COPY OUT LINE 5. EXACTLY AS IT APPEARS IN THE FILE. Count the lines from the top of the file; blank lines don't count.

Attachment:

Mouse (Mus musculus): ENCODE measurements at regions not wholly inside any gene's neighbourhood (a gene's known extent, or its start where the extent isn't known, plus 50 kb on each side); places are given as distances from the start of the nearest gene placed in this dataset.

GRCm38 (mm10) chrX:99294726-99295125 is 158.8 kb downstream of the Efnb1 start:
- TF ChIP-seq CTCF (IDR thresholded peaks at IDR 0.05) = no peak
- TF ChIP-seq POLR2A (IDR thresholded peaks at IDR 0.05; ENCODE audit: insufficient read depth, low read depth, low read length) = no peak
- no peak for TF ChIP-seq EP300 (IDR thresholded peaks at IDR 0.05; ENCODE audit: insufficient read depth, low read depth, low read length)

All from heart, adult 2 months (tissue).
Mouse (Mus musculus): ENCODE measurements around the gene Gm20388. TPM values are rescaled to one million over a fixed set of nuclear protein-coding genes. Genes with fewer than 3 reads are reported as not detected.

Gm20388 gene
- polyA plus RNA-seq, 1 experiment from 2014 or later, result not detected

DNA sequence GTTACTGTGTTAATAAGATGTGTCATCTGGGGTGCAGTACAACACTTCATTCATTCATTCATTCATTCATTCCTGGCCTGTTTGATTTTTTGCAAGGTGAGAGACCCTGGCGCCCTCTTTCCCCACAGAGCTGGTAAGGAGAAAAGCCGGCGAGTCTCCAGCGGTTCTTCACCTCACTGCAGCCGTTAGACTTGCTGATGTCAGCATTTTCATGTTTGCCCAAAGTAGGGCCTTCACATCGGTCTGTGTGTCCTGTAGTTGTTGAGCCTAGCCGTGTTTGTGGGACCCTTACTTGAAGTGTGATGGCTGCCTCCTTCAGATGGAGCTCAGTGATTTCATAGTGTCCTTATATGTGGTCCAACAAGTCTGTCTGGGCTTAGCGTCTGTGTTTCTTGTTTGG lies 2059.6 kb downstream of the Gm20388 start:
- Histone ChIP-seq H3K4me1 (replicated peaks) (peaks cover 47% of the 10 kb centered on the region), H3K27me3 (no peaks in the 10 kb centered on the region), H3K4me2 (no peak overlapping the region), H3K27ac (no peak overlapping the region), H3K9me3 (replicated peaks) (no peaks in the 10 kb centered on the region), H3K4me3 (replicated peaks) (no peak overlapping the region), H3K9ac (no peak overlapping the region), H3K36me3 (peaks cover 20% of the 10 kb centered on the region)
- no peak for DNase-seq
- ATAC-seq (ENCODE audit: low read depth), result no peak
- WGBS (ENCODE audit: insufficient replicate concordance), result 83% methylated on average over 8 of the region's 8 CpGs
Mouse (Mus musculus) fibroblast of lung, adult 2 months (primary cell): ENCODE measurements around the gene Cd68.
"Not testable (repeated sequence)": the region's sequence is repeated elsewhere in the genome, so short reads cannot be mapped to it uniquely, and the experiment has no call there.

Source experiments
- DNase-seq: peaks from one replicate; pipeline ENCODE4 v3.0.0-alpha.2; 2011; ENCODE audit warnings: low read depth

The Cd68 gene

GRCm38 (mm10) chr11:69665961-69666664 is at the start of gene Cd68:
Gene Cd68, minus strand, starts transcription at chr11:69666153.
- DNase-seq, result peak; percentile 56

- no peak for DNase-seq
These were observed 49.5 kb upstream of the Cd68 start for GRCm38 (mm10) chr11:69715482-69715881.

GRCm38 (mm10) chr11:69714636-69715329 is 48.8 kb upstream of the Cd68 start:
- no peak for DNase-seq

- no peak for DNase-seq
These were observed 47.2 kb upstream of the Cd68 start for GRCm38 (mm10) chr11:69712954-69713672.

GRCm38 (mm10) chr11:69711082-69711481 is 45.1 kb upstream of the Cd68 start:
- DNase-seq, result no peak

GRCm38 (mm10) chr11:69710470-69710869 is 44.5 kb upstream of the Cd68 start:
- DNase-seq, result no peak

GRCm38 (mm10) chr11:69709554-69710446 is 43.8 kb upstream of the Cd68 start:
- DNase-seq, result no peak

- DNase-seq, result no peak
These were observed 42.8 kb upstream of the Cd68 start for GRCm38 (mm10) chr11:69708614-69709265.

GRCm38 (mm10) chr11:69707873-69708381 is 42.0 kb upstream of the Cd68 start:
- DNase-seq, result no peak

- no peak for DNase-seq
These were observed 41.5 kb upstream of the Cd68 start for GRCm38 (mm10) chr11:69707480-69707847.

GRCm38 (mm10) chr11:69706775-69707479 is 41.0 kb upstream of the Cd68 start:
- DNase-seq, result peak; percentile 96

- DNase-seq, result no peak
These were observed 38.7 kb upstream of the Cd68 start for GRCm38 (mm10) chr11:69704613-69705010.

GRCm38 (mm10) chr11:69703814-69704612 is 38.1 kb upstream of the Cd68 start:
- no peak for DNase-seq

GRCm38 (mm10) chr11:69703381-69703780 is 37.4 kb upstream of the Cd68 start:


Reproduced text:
- no peak for TF ChIP-seq EP300 (IDR thresholded peaks at IDR 0.05; ENCODE audit: insufficient read depth, low read depth, low read length)